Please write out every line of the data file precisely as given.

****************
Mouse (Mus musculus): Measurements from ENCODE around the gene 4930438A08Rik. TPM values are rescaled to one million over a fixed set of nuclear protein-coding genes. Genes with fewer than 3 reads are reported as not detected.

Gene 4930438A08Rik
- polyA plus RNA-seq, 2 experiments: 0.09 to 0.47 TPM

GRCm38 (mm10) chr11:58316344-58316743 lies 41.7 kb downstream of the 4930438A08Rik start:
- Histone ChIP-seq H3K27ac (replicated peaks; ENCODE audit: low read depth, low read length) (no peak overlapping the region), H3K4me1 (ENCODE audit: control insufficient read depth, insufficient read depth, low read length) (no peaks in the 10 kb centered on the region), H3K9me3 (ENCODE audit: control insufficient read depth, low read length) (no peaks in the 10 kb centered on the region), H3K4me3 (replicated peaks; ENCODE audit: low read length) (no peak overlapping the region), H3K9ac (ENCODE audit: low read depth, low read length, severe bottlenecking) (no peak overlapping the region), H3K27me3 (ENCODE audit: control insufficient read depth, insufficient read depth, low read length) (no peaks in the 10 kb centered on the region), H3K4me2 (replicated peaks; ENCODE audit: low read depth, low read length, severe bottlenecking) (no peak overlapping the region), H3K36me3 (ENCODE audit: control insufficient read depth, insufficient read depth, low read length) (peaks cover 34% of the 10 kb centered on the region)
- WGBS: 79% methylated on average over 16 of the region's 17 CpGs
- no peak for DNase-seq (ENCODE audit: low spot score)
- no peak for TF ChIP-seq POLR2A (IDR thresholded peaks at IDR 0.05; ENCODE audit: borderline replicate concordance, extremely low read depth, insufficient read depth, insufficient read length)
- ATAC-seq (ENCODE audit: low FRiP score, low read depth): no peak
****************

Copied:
Mouse (Mus musculus): Measurements from ENCODE around the gene 4930438A08Rik. TPM values are rescaled to one million over a fixed set of nuclear protein-coding genes. Genes with fewer than 3 reads are reported as not detected.

Gene 4930438A08Rik
- polyA plus RNA-seq, 2 experiments: 0.09 to 0.47 TPM

GRCm38 (mm10) chr11:58316344-58316743 lies 41.7 kb downstream of the 4930438A08Rik start:
- Histone ChIP-seq H3K27ac (replicated peaks; ENCODE audit: low read depth, low read length) (no peak overlapping the region), H3K4me1 (ENCODE audit: control insufficient read depth, insufficient read depth, low read length) (no peaks in the 10 kb centered on the region), H3K9me3 (ENCODE audit: control insufficient read depth, low read length) (no peaks in the 10 kb centered on the region), H3K4me3 (replicated peaks; ENCODE audit: low read length) (no peak overlapping the region), H3K9ac (ENCODE audit: low read depth, low read length, severe bottlenecking) (no peak overlapping the region), H3K27me3 (ENCODE audit: control insufficient read depth, insufficient read depth, low read length) (no peaks in the 10 kb centered on the region), H3K4me2 (replicated peaks; ENCODE audit: low read depth, low read length, severe bottlenecking) (no peak overlapping the region), H3K36me3 (ENCODE audit: control insufficient read depth, insufficient read depth, low read length) (peaks cover 34% of the 10 kb centered on the region)
- WGBS: 79% methylated on average over 16 of the region's 17 CpGs
- no peak for DNase-seq (ENCODE audit: low spot score)
- no peak for TF ChIP-seq POLR2A (IDR thresholded peaks at IDR 0.05; ENCODE audit: borderline replicate concordance, extremely low read depth, insufficient read depth, insufficient read length)
- ATAC-seq (ENCODE audit: low FRiP score, low read depth): no peak